As TV doctor dramas go, Doc McStuffins is no ER. The protagonist is a cartoon preschooler who provides primary health care for stuffed animals from a backyard play house. In a typical episode, she diagnoses her little brother’s teddy bear with acute “dusty musties” and prescribes a good laundering. The brave bear rides the waves and emerges from the washing machine clean enough to snuggle the boy without aggravating his allergies.

“If he ever makes you sneeze again,” Doc McStuffins advises her grateful sibling, “he just needs a wash and he’ll be all better.”

If you think this is generic kidstuff, think again. In the 11 months since Disney Junior launched Doc McStuffins, the show has become cable TV’s top-rated preschool series and, more important, the spark of social movement. Why are viewers, activists and health professionals heralding this sweet little show as the best thing since penicillin, or at least since the Huxtables?

Because McStuffins―black, female, roughly five years old―fills a void in popular culture and brightens a lonely corner of American health care. African-Americans make up 13 percent of the population, yet barely 4 percent of the nation’s doctors are black, and only 1.9 percent are black women. Our health care suffers for that lack of diversity, and so do thousands of black youth hungry for career opportunities.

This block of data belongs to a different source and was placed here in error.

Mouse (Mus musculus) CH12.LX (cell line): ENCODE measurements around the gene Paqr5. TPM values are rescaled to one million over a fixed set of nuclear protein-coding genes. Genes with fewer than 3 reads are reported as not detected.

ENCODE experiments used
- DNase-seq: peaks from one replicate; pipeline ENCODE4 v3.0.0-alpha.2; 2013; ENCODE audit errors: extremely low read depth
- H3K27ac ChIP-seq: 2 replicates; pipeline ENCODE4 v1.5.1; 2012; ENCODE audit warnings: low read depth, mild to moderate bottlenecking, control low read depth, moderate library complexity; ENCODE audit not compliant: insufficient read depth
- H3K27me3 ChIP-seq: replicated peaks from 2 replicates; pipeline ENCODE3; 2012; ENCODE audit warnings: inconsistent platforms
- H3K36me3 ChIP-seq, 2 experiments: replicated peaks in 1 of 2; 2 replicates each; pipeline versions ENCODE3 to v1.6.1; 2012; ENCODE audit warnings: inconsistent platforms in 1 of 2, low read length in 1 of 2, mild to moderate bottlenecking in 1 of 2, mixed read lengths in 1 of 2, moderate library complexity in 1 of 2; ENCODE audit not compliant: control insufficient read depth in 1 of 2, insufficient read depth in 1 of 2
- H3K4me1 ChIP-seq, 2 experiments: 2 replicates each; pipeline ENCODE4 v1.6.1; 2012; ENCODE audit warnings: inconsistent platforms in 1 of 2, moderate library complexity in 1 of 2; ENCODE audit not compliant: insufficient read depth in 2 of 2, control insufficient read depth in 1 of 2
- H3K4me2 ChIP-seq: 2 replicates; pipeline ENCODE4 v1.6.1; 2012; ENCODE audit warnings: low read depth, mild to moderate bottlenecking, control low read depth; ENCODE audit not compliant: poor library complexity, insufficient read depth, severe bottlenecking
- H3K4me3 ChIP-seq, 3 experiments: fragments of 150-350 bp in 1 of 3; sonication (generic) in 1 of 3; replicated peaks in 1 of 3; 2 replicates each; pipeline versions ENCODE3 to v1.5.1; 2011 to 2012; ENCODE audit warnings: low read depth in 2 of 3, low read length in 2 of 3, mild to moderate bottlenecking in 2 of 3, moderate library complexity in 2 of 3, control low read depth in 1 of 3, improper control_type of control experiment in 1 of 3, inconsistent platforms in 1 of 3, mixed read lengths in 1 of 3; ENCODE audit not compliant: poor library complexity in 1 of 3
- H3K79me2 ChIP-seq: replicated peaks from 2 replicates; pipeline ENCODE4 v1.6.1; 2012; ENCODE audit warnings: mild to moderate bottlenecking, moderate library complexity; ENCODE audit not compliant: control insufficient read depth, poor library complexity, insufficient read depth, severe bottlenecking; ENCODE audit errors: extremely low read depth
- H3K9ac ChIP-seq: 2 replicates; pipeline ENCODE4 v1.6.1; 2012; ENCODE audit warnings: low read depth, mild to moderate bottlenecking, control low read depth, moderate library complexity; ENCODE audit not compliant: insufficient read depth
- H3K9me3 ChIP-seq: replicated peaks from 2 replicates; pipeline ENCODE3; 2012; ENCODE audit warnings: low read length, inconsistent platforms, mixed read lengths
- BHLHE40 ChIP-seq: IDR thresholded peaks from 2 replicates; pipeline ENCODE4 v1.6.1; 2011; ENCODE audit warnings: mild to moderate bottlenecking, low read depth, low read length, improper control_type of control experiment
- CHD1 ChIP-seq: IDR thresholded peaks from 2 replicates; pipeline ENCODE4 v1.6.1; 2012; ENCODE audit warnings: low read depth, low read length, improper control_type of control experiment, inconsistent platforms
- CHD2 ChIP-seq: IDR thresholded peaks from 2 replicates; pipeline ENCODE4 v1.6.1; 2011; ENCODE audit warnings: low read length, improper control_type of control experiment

“The country needs a health care system that reflects its own diversity,” says Dr. Myiesha Taylor, an emergency physician based in Dallas. “You’d be surprised how many people still think ‘doctor’ means ‘old white guy.’ If we can build on what Doc McStuffins is doing, the next generation of patients will have a different view of the medical profession, and so will children of color.”

Read the rest at the MHP Show blog.

Follow Geoffrey Cowley on Twitter at @geoffreycowley